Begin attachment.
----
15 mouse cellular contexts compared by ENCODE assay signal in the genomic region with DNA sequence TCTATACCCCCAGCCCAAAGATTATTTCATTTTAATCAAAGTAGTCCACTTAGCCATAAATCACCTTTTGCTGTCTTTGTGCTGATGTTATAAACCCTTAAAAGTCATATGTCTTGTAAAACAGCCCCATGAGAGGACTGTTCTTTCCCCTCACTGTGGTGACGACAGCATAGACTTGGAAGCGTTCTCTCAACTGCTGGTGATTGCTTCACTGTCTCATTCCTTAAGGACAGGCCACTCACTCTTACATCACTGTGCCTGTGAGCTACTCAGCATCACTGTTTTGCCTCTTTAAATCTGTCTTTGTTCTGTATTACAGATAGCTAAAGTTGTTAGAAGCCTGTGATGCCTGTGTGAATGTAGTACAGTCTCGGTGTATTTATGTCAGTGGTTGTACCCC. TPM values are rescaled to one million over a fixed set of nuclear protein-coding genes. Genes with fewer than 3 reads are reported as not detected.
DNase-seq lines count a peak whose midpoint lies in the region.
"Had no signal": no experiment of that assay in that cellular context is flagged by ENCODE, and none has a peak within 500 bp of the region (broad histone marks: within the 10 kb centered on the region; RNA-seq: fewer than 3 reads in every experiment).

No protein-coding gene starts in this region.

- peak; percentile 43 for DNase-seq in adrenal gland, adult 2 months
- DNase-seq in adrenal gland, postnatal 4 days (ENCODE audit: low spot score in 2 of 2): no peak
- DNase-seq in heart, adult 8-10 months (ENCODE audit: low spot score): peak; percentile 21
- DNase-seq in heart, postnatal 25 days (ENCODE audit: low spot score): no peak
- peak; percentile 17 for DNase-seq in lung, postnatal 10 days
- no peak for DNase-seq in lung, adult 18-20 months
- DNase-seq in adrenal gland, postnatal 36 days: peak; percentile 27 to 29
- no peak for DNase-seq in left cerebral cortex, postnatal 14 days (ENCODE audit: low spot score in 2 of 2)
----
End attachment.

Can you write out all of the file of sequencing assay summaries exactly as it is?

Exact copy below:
15 mouse cellular contexts compared by ENCODE assay signal in the genomic region with DNA sequence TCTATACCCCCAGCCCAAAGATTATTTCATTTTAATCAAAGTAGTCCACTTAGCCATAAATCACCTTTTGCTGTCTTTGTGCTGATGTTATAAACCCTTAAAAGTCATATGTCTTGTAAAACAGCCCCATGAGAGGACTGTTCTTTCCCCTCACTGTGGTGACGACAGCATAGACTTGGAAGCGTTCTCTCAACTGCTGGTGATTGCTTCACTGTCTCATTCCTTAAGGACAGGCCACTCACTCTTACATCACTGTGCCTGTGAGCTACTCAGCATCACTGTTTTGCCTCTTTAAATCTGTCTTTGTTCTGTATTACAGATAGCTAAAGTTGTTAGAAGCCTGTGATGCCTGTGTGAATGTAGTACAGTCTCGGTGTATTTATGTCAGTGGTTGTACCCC. TPM values are rescaled to one million over a fixed set of nuclear protein-coding genes. Genes with fewer than 3 reads are reported as not detected.
DNase-seq lines count a peak whose midpoint lies in the region.
"Had no signal": no experiment of that assay in that cellular context is flagged by ENCODE, and none has a peak within 500 bp of the region (broad histone marks: within the 10 kb centered on the region; RNA-seq: fewer than 3 reads in every experiment).

No protein-coding gene starts in this region.

- peak; percentile 43 for DNase-seq in adrenal gland, adult 2 months
- DNase-seq in adrenal gland, postnatal 4 days (ENCODE audit: low spot score in 2 of 2): no peak
- DNase-seq in heart, adult 8-10 months (ENCODE audit: low spot score): peak; percentile 21
- DNase-seq in heart, postnatal 25 days (ENCODE audit: low spot score): no peak
- peak; percentile 17 for DNase-seq in lung, postnatal 10 days
- no peak for DNase-seq in lung, adult 18-20 months
- DNase-seq in adrenal gland, postnatal 36 days: peak; percentile 27 to 29
- no peak for DNase-seq in left cerebral cortex, postnatal 14 days (ENCODE audit: low spot score in 2 of 2)